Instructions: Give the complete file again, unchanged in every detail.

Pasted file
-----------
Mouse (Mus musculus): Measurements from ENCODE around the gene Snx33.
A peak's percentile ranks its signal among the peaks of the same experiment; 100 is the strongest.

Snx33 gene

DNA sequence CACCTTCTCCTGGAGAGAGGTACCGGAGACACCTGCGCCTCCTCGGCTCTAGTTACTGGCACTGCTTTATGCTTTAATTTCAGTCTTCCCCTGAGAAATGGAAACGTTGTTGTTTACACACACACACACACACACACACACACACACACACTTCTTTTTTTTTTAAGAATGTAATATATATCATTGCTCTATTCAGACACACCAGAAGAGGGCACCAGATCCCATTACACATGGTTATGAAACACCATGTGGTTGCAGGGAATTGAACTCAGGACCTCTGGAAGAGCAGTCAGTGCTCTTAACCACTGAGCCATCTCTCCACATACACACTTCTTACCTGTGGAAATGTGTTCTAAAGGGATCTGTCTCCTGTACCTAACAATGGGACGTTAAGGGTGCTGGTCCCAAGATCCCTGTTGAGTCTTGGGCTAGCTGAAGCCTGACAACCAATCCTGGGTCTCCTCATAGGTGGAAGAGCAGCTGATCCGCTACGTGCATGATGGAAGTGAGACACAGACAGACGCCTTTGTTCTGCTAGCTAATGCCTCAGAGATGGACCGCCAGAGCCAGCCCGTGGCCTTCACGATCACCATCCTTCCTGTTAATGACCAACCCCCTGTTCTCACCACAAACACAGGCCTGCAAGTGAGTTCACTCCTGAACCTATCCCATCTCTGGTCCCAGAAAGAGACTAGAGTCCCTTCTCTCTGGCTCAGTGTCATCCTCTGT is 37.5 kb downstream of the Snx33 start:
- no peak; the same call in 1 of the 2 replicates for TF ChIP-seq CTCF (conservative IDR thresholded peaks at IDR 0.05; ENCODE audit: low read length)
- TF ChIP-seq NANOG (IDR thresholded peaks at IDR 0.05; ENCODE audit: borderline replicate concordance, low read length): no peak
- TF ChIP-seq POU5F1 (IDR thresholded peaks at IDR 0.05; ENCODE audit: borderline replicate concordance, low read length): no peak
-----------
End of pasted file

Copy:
Mouse (Mus musculus): Measurements from ENCODE around the gene Snx33.
A peak's percentile ranks its signal among the peaks of the same experiment; 100 is the strongest.

Snx33 gene

DNA sequence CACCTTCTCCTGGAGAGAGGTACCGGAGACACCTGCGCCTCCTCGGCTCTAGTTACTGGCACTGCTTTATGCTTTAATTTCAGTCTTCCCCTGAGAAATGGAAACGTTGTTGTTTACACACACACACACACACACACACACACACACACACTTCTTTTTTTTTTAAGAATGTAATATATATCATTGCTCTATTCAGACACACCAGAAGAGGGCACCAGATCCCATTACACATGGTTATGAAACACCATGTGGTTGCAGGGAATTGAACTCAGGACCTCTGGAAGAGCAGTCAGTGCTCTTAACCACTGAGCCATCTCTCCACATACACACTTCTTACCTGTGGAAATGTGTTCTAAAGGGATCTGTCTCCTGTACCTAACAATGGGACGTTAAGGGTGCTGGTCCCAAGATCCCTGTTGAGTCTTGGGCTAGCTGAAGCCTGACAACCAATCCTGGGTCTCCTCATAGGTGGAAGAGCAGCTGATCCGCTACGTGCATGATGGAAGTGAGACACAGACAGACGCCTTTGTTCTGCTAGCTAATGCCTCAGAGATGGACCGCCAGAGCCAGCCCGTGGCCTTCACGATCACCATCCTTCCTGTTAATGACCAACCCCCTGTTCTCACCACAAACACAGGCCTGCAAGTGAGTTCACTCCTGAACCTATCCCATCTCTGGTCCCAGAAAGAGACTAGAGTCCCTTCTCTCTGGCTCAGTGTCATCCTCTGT is 37.5 kb downstream of the Snx33 start:
- no peak; the same call in 1 of the 2 replicates for TF ChIP-seq CTCF (conservative IDR thresholded peaks at IDR 0.05; ENCODE audit: low read length)
- TF ChIP-seq NANOG (IDR thresholded peaks at IDR 0.05; ENCODE audit: borderline replicate concordance, low read length): no peak
- TF ChIP-seq POU5F1 (IDR thresholded peaks at IDR 0.05; ENCODE audit: borderline replicate concordance, low read length): no peak